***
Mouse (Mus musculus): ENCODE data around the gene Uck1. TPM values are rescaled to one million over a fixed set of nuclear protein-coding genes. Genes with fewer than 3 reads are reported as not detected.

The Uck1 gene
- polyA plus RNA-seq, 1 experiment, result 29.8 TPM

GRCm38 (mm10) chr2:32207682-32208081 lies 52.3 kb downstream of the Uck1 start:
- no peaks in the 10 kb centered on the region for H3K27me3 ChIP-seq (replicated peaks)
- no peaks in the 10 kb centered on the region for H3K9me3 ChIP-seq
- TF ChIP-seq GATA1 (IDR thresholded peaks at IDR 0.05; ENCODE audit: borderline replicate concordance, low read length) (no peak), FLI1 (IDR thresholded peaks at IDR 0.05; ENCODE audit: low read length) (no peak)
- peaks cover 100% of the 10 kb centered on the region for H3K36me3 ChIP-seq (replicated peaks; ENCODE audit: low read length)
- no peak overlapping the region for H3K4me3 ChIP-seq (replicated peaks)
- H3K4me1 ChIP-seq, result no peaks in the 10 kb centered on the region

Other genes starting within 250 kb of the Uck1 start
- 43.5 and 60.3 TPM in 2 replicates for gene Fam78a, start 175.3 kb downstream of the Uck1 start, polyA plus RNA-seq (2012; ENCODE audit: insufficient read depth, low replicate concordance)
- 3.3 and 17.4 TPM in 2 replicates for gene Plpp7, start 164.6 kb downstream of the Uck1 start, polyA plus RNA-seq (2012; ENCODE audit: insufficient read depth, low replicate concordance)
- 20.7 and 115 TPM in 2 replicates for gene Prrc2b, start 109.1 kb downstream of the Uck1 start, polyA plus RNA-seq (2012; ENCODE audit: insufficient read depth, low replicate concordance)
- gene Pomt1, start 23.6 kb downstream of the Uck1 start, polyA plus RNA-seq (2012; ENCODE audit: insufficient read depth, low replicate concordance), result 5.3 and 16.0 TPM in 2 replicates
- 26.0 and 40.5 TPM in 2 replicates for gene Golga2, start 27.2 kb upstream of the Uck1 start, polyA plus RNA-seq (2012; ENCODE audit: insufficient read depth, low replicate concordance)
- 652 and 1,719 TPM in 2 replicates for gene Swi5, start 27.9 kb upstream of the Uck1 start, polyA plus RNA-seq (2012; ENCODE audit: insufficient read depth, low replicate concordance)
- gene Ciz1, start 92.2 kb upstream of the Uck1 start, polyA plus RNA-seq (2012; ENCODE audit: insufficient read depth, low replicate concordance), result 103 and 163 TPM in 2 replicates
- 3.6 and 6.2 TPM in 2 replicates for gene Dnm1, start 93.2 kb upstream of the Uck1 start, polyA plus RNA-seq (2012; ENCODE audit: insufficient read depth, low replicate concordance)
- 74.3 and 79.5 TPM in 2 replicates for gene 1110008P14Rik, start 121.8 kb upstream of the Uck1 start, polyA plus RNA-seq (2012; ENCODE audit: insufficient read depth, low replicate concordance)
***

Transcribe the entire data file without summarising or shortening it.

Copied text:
Mouse (Mus musculus): ENCODE data around the gene Uck1. TPM values are rescaled to one million over a fixed set of nuclear protein-coding genes. Genes with fewer than 3 reads are reported as not detected.

The Uck1 gene
- polyA plus RNA-seq, 1 experiment, result 29.8 TPM

GRCm38 (mm10) chr2:32207682-32208081 lies 52.3 kb downstream of the Uck1 start:
- no peaks in the 10 kb centered on the region for H3K27me3 ChIP-seq (replicated peaks)
- no peaks in the 10 kb centered on the region for H3K9me3 ChIP-seq
- TF ChIP-seq GATA1 (IDR thresholded peaks at IDR 0.05; ENCODE audit: borderline replicate concordance, low read length) (no peak), FLI1 (IDR thresholded peaks at IDR 0.05; ENCODE audit: low read length) (no peak)
- peaks cover 100% of the 10 kb centered on the region for H3K36me3 ChIP-seq (replicated peaks; ENCODE audit: low read length)
- no peak overlapping the region for H3K4me3 ChIP-seq (replicated peaks)
- H3K4me1 ChIP-seq, result no peaks in the 10 kb centered on the region

Other genes starting within 250 kb of the Uck1 start
- 43.5 and 60.3 TPM in 2 replicates for gene Fam78a, start 175.3 kb downstream of the Uck1 start, polyA plus RNA-seq (2012; ENCODE audit: insufficient read depth, low replicate concordance)
- 3.3 and 17.4 TPM in 2 replicates for gene Plpp7, start 164.6 kb downstream of the Uck1 start, polyA plus RNA-seq (2012; ENCODE audit: insufficient read depth, low replicate concordance)
- 20.7 and 115 TPM in 2 replicates for gene Prrc2b, start 109.1 kb downstream of the Uck1 start, polyA plus RNA-seq (2012; ENCODE audit: insufficient read depth, low replicate concordance)
- gene Pomt1, start 23.6 kb downstream of the Uck1 start, polyA plus RNA-seq (2012; ENCODE audit: insufficient read depth, low replicate concordance), result 5.3 and 16.0 TPM in 2 replicates
- 26.0 and 40.5 TPM in 2 replicates for gene Golga2, start 27.2 kb upstream of the Uck1 start, polyA plus RNA-seq (2012; ENCODE audit: insufficient read depth, low replicate concordance)
- 652 and 1,719 TPM in 2 replicates for gene Swi5, start 27.9 kb upstream of the Uck1 start, polyA plus RNA-seq (2012; ENCODE audit: insufficient read depth, low replicate concordance)
- gene Ciz1, start 92.2 kb upstream of the Uck1 start, polyA plus RNA-seq (2012; ENCODE audit: insufficient read depth, low replicate concordance), result 103 and 163 TPM in 2 replicates
- 3.6 and 6.2 TPM in 2 replicates for gene Dnm1, start 93.2 kb upstream of the Uck1 start, polyA plus RNA-seq (2012; ENCODE audit: insufficient read depth, low replicate concordance)
- 74.3 and 79.5 TPM in 2 replicates for gene 1110008P14Rik, start 121.8 kb upstream of the Uck1 start, polyA plus RNA-seq (2012; ENCODE audit: insufficient read depth, low replicate concordance)